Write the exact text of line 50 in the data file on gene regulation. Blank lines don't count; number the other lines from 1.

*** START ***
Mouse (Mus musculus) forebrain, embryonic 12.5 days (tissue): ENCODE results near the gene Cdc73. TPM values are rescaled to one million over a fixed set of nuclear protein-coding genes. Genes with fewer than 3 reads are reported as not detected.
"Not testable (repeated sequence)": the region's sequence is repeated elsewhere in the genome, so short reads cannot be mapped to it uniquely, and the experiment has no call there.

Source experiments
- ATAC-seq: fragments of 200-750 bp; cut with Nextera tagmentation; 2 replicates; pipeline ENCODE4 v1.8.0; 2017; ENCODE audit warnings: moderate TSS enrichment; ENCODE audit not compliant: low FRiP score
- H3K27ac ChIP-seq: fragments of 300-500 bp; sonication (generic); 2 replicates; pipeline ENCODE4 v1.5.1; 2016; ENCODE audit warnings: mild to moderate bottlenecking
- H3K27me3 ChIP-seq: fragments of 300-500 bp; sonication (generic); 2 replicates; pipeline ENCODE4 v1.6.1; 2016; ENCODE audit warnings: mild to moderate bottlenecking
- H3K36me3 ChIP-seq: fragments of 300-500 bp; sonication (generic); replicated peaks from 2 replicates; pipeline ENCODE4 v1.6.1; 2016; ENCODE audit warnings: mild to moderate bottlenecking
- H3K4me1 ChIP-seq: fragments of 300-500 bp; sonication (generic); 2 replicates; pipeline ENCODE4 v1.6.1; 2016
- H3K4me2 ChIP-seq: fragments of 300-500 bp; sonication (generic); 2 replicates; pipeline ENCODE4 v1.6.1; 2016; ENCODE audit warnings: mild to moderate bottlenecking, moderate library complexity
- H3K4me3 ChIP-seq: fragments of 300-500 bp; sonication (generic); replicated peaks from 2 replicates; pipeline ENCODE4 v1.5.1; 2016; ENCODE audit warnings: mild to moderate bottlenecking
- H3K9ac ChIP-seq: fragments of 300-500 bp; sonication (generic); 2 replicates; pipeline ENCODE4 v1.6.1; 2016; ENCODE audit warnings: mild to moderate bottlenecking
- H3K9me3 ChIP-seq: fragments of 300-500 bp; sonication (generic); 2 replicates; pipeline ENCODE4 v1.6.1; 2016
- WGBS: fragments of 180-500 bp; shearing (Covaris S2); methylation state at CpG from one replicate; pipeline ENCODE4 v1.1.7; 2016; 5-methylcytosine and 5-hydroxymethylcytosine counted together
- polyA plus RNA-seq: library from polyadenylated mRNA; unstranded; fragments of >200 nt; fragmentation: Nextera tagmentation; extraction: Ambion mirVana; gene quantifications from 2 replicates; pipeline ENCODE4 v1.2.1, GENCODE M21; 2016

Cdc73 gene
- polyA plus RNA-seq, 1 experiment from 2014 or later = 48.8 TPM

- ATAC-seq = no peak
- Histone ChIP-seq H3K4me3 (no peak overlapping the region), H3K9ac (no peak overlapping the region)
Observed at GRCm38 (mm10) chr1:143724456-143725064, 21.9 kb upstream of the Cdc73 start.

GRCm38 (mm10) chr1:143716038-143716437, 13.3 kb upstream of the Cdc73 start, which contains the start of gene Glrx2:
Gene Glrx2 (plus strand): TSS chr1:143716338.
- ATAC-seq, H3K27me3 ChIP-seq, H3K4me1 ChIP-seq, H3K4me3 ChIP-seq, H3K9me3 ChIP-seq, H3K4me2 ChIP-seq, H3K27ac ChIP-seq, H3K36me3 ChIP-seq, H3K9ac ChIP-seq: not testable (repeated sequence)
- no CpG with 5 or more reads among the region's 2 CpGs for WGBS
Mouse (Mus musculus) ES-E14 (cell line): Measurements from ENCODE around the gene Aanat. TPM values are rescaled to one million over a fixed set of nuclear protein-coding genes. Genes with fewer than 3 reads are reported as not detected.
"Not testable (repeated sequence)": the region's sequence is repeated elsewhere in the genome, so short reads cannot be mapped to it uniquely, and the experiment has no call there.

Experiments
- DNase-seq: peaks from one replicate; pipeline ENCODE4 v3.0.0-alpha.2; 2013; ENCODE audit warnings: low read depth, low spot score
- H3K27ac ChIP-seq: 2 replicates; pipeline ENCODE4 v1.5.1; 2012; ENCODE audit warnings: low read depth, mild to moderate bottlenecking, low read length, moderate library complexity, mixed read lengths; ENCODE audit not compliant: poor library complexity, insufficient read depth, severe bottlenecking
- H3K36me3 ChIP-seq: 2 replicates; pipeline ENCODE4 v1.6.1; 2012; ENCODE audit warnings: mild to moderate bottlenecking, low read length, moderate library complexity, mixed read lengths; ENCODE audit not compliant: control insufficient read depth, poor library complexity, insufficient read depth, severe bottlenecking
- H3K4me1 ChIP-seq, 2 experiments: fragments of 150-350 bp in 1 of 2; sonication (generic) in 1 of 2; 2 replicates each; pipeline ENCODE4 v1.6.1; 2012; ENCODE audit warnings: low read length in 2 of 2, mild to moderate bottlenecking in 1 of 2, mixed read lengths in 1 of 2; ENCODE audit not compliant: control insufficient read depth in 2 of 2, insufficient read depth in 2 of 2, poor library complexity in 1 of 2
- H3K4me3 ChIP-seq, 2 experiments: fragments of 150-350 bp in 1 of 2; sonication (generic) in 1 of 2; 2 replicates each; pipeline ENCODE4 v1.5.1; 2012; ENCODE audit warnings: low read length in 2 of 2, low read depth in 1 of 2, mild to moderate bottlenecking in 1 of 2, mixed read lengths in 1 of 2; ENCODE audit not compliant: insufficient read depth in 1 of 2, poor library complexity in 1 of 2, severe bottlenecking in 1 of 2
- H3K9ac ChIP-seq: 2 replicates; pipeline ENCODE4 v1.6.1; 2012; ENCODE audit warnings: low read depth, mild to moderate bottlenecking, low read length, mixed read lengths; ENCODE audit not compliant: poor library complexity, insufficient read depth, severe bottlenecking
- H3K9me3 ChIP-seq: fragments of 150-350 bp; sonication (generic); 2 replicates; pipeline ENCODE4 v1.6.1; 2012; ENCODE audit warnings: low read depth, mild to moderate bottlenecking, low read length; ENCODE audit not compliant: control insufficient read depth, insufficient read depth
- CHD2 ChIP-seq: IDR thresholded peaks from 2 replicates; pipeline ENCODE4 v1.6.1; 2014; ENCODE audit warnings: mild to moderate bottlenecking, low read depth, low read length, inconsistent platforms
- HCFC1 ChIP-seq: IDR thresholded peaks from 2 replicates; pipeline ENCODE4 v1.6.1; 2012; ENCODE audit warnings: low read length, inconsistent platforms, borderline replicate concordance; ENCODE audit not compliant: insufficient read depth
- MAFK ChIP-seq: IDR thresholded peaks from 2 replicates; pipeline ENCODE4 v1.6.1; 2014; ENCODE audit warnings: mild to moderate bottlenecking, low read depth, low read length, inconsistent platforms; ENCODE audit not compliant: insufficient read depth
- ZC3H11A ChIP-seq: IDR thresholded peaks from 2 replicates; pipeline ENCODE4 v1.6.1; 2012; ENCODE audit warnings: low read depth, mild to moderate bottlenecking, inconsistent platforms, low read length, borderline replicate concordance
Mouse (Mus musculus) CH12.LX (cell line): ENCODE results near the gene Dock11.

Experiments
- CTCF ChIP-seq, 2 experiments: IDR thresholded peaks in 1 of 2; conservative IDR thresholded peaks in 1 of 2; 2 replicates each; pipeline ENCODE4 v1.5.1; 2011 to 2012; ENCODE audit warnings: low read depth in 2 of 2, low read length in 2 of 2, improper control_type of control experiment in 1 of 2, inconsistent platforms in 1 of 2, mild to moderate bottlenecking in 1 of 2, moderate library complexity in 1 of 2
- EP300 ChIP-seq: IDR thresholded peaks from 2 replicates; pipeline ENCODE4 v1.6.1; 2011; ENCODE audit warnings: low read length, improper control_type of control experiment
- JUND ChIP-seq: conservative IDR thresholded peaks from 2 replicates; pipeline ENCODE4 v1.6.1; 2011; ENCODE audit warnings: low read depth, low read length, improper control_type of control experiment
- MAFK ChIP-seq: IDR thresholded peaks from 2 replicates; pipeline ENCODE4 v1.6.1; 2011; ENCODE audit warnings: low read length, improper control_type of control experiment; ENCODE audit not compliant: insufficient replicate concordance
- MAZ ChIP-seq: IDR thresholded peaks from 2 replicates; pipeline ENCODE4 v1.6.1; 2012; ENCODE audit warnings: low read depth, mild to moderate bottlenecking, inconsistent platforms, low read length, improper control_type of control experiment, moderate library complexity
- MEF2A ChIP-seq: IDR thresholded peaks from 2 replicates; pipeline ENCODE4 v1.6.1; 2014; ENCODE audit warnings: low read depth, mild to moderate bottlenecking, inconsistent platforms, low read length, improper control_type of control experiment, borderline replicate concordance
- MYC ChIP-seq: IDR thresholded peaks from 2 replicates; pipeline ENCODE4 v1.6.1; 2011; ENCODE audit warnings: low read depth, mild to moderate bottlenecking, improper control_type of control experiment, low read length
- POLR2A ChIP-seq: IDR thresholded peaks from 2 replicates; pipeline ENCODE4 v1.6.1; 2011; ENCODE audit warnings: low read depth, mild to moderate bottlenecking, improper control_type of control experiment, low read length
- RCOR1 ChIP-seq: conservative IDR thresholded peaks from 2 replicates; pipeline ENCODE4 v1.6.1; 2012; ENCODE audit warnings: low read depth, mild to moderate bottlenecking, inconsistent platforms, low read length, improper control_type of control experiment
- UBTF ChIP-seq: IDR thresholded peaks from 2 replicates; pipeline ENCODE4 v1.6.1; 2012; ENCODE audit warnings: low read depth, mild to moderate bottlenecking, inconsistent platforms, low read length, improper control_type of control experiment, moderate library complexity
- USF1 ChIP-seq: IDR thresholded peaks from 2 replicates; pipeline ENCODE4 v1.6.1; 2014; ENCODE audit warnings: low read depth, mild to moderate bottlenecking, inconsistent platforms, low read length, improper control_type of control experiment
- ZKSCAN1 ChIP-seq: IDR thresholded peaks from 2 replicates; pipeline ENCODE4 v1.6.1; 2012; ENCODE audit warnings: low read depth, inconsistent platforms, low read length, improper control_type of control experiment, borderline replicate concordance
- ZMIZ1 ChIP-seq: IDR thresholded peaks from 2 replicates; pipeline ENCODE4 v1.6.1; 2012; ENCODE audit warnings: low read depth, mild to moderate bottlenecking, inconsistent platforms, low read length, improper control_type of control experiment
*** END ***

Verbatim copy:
- USF1 ChIP-seq: IDR thresholded peaks from 2 replicates; pipeline ENCODE4 v1.6.1; 2014; ENCODE audit warnings: low read depth, mild to moderate bottlenecking, inconsistent platforms, low read length, improper control_type of control experiment